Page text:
Generic Interfaces


Just like classes, interfaces may be generic. In the transition from version 1 of .Net to version 2 of .Net quite a few of the existing interfaces that were non-generic were made generic. For example, consider the generic and non-generic interfaces for comparing two entries (IComparable).

interface IComparable         // Non-generic form of Interface
{
 int CompareTo(object o);
}

interface IComparable<T>      // Generic form of Interface
{
 int CompareTo(T t);
}

The non-generic form of the interface relies upon the base class object to perform comparisons. The generic interface is type-safe and it is the preferred method once generics became available. Another example of a pair of interfaces like this is IComparer.

interface IComparer         // Non-generic form of Interface
{
 int Compare(object x, object y);
}

interface IComparer<T>      // Generic form of Interface
{
 int Compare(T x, T y);
}

Other examples of paired generic/non-generic interfaces are IEqualityComparer, IEnumerable etc. Thus, many new generic interfaces were introduced with version 2. In the .Net documentation, the non-generic version of IComparer is referred to as just IComparer; whereas, the generic version is referred to as IComparer(Of T) (Visual Basic syntax).

The previous versions of the Binary Search Tree used generic constraints and the generic interface IComparable(Of T) to implement key comparisons. This is a great pedagogic device, but it is not the way the .Net Collection Classes operate. There is one more step to consider. Collection classes generally use the IComparer interface shown above to implement key comparisons. There is another class called Comparer which has a property called Default. Comparer implements the IComparer interface. The property Default of Comparer uses RTTI to detect the presence of the IComparable interface. The benefit of doing things this way is that when IComparable is present and the default options are taken, it is detected. However, it is possible to manually specify an IComparer which either overrides default behaviour or implements comparison when no default behaviour is present (i.e. the key type K does not derive from IComparable). To gain practice with generic interfaces, the next example upgrades the BST to use IComparer rather than IComparable with constraints. The end result is a more flexible BST.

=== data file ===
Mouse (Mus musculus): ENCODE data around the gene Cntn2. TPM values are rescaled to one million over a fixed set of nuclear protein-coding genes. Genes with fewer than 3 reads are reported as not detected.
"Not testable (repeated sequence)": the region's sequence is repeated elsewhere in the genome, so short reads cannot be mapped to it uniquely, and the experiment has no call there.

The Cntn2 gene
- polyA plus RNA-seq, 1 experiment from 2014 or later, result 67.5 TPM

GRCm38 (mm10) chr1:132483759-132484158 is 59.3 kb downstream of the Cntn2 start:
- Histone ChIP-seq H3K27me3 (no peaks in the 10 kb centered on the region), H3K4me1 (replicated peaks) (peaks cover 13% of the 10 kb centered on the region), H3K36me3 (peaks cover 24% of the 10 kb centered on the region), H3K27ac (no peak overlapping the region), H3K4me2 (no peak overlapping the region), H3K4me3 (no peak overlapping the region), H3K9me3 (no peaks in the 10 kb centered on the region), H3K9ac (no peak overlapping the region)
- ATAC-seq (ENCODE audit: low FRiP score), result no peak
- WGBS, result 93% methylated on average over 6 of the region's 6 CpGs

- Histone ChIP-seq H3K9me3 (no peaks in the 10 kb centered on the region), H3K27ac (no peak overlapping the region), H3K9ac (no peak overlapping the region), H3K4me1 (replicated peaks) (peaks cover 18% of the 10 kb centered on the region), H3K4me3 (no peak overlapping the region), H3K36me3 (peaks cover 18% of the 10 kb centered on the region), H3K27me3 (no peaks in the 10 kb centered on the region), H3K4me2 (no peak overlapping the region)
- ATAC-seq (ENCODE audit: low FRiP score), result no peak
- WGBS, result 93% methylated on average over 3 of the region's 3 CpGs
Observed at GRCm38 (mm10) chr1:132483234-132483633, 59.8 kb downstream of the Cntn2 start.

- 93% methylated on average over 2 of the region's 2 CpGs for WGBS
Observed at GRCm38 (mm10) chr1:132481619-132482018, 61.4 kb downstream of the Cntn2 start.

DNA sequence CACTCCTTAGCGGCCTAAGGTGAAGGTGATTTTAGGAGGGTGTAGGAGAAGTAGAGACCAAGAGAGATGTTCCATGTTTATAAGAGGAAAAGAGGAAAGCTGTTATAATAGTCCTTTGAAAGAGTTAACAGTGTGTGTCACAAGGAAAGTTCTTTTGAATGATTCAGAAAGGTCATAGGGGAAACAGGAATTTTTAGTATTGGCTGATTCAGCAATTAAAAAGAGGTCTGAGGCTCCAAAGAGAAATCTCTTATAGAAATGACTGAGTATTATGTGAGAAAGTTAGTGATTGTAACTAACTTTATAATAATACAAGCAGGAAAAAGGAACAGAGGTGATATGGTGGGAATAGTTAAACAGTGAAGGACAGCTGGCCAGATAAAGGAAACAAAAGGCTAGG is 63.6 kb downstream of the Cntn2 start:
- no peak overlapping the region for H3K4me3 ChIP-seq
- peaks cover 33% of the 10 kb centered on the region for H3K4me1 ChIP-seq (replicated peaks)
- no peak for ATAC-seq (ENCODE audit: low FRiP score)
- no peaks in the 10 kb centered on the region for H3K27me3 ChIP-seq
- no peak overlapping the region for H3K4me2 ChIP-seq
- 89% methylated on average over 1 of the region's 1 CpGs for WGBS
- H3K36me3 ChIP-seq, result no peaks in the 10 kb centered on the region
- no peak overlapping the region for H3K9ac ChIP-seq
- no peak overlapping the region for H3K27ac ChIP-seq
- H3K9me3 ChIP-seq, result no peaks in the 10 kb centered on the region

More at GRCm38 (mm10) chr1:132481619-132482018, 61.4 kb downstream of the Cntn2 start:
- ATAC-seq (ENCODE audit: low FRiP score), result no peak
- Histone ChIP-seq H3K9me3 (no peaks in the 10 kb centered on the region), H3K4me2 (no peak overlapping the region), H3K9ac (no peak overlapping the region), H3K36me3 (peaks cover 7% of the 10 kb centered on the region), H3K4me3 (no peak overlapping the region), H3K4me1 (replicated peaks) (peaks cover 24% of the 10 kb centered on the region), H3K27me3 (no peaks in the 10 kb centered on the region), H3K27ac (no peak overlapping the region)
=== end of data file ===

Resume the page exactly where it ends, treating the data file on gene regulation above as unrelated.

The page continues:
// Generic12 - Binary Search Tree
//           - Using IComparer Generic Interface

using System;
using System.Collections.Generic;

public delegate bool Predicate<K, T>(K k, T t);

public class TreeNode<K, T>
{
    public K Key;
    public T Data;
    public TreeNode<K, T> Left;
    public TreeNode<K, T> Right;
    public TreeNode<K, T> Parent;
    public bool IsHeader;

    public TreeNode() { Parent = null; Left = this; Right = this; IsHeader = true; }

    public TreeNode(K k, T t, TreeNode<K, T> p)
    {
        Key = k;
        Data = t;
        Left = null;
        Right = null;
        Parent = p;
        IsHeader = false;
    }
}

class Tree<K, T> : IEnumerable<KeyValuePair<K, T>>
{
    IComparer<K> Comparer;
    TreeNode<K, T> Header;

    TreeNode<K, T> Root
    {
        get
        {
            return Header.Parent;
        }
        set
        {
            Header.Parent = value;
        }
    }

    public TreeEntry<K, T> Begin
    { get { return new TreeEntry<K, T>(Header.Left); } }

    public TreeEntry<K, T> End
    { get { return new TreeEntry<K, T>(Header); } }

    public Tree()
    {
        Comparer = Comparer<K>.Default;
        Header = new TreeNode<K, T>();
    }

    public Tree(IComparer<K> c)
    {
        Comparer = c;
        Header = new TreeNode<K, T>();
    }

    public T this[K Key]
    {
        set
        {
            if (Root == null)
            {
                Root = new TreeNode<K, T>(Key, value, Header);
                Header.Left = Header.Right = Root;
            }
            else
            {
                TreeNode<K, T> Search = Root;
                for (; ; )
                {
                    int Compare = Comparer.Compare(Key,Search.Key);

                    if (Compare == 0) // Item Exists
                    { Search.Data = value; break; }

                    else if (Compare < 0)
                    {
                        if (Search.Left != null)
                            Search = Search.Left;
                        else
                        {
                            Search.Left = new TreeNode<K, T>(Key, value, Search);
                            if (Header.Left == Search) Header.Left = Search.Left;
                            break;
                        }
                    }

                    else
                    {
                        if (Search.Right != null)
                            Search = Search.Right;